Randall Bramblett | Friday, August 24

While Randall Bramblett might not be a household name, he is legendary within music circles for his songwriting and musicianship. He released a pair of acclaimed solo albums in the mid-’70s, then joined the jazz-rock outfit Sea Level, becoming their principal songwriter and vocalist. From there, Bramblett embarked on a path as a big-league, musical utility man (primarily sax and keys) and landed on the speed dial of some of the greatest names in rock history, including Traffic, Steve Winwood, Levon Helm and Bonnie Raitt. In fact, just a list of those who Randall has performed or recorded with is so impressive tat little more needs to be said: Sea Level, Chuck Leavell, Greg Allman, Levon Helm, Allman Brothers Band, Widespread Panic, Steve Winwood, Traffic, Gov’t Mule, Bonnie Raitt, Delbert McClinton, Bonnie Bramlett, Roger Glover, Atlanta Rhythm Section, Cowboy, Elvin Bishop, Goose Creek Symphony, John Hammond, Warren Haynes, Robbie Robertson, Johnny Jenkins, Jerry Joseph, Jan Krist, Francine Reed, Vigilantes of Love, String Cheese Incident… whew! And, wow!

Bramblett “grew up playing soul music” in Jesup, Georgia. His hero was James Brown, but he also had a lot of Ray Charles and some jazz influences. Growing up in Southeast Georgia, nature loomed large in his life, particularly the swamps around the Altamaha River. To Bramblett, the swamps represented something mystical, filling him with wonder and awe, while fueling his interest in his own spirituality.

After high school, Bramblett studied religion and psychology at the University of North Carolina, and for most of his time there, he planned to attend a seminary upon graduation. But by his senior year, inspired by the likes of James Taylor and Carole King, he began to try his hand at songwriting. The results were good enough for him to abandon his seminary plans after graduation and move to Athens to further pursue music.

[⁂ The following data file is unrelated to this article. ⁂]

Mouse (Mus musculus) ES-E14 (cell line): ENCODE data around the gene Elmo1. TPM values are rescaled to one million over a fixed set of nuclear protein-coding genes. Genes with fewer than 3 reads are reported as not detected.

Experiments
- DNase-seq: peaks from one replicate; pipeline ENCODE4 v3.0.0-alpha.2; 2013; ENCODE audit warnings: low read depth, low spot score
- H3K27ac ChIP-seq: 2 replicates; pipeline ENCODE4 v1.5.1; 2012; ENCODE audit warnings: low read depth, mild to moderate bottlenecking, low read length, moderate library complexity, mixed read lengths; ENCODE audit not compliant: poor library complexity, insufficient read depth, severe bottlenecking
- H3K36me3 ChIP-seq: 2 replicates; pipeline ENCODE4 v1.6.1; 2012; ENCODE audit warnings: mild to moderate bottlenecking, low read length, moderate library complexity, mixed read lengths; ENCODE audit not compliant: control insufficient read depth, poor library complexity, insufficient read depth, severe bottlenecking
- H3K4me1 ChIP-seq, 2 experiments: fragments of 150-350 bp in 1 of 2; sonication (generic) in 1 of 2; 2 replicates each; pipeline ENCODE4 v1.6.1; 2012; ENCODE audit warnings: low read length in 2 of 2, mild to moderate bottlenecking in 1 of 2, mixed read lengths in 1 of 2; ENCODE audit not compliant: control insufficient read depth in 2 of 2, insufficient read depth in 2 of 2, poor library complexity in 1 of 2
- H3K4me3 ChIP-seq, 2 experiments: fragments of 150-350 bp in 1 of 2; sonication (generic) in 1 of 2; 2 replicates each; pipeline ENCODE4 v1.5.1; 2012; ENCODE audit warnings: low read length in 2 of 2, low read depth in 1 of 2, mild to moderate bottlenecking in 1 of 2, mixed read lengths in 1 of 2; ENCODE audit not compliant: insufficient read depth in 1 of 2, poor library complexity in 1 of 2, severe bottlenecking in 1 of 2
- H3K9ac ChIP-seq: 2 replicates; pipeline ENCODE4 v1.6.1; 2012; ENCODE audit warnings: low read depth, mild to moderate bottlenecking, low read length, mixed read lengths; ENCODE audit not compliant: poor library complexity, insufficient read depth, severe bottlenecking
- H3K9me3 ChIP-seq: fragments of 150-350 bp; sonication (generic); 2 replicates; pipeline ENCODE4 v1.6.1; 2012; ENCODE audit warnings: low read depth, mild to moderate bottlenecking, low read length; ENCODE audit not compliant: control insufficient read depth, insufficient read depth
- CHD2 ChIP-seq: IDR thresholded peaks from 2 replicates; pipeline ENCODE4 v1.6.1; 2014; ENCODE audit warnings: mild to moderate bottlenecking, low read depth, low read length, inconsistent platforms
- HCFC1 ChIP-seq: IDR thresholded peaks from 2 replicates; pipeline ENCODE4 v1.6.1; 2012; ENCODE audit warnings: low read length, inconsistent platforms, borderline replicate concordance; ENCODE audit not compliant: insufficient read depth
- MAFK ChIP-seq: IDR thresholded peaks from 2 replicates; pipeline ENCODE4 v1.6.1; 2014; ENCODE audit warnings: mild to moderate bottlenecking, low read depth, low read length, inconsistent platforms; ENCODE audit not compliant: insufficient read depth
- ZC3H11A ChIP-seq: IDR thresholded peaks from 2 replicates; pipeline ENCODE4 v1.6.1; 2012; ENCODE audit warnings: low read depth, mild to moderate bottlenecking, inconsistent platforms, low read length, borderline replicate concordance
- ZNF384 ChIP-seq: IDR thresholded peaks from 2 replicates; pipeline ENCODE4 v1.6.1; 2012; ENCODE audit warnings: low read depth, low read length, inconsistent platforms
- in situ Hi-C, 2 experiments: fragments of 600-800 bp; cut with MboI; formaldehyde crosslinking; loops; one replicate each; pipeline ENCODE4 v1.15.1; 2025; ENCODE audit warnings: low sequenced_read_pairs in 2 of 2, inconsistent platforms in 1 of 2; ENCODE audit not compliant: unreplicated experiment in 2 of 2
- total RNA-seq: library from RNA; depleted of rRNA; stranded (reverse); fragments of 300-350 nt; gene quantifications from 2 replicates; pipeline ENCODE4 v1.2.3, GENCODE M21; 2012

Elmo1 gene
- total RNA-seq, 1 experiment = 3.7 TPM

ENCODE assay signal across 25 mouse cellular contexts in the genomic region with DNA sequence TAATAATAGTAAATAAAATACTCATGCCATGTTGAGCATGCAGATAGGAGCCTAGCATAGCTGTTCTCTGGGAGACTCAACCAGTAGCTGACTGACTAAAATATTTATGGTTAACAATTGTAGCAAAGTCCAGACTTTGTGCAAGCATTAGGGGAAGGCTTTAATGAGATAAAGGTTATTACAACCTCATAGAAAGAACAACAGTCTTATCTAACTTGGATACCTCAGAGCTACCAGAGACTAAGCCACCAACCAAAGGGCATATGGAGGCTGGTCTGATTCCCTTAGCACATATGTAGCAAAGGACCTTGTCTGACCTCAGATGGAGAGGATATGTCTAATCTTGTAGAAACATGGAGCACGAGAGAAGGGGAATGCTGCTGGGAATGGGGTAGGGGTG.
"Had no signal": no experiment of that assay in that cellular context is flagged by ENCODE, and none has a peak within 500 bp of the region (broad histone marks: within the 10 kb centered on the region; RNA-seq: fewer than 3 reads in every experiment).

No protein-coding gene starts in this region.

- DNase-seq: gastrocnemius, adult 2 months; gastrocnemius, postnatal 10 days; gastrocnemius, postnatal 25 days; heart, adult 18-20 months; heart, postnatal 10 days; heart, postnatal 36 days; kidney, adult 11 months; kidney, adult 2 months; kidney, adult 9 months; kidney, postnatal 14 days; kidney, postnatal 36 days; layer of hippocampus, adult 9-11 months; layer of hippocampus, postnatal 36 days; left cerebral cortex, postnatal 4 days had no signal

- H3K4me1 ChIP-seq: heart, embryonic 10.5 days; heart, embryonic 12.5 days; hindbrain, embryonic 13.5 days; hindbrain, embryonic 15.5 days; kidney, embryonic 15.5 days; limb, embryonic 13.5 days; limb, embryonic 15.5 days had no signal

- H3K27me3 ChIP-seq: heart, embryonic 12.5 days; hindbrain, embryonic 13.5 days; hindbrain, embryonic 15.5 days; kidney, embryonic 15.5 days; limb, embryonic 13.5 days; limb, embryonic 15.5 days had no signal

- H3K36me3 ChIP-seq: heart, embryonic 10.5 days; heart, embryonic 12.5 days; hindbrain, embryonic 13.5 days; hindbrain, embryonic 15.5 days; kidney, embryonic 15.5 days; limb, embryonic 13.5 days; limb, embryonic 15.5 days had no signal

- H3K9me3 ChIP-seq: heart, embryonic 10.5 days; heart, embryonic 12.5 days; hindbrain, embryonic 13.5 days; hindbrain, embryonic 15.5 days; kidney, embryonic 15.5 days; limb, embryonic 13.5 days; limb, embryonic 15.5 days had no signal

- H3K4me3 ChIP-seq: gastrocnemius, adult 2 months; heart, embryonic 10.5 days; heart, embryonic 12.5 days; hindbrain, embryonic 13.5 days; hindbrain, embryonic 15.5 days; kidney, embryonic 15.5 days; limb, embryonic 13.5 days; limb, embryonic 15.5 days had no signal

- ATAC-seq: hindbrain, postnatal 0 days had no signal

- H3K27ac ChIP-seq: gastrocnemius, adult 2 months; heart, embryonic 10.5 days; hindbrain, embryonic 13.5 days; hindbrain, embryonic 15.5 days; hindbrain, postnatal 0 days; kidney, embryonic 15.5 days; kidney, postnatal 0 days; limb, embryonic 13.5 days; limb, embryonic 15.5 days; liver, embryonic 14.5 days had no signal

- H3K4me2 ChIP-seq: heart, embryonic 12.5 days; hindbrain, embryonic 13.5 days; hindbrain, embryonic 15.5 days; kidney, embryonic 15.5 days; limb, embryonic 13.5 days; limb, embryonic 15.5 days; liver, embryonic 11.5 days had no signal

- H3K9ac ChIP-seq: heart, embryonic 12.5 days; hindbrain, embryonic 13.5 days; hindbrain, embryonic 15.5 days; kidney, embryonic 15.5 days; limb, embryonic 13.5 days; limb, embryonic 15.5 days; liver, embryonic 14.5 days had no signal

Another major influence on Bramblett’s songwriting was Bob Dylan and he attributes rock’s poet laureate with opening a new lyrical path for him. “I think he freed songwriters from feeling obliged to make strict literal sense. He expanded the boundaries of popular songs and that probably gave me permission to explore that, too.”

Two of the songs on Randall’s Now It’s Tomorrow CD, “Some Mean God” and “Where A Life Goes,” deal with absences and losses, while some of Bramblett’s compositions are peopled by characters who would seem right at home in a Southern gothic novel. The best example of this is “Mess About It,” in which “People down in Mobile / Live in a silver box / They make trouble everywhere they go / They got history you don’t want to know.” But the past-their-prime people in “Used To Rule The World,” like “Miss South Carolina 1975 / Somebody stole your crown,” possess similar tragicomic qualities. And when he sings about these various people in his soulful, raspy voice, the listener is transported to another time and place, much as a reader is transported while reading a Faulkner novel.

“The songs on this record come out of a very rich time in my life,” Bramblett says. “We’ve had losses, we’ve had births. My home is in a beautiful place in nature. I look out and I feel grateful and amazed and inspired and sad and joyful all at the same time.”

Chuck Leavell, who has played with The Rolling Stones and The Allman Brothers, says “Randall is in my opinion the most gifted & talented southern singer-songwriter musician of the past several decades.” When you think of
some of the southern singer-songwriters who have found fame in that time period– some of whom have found their way to Sundilla– you realize that this is high praise indeed.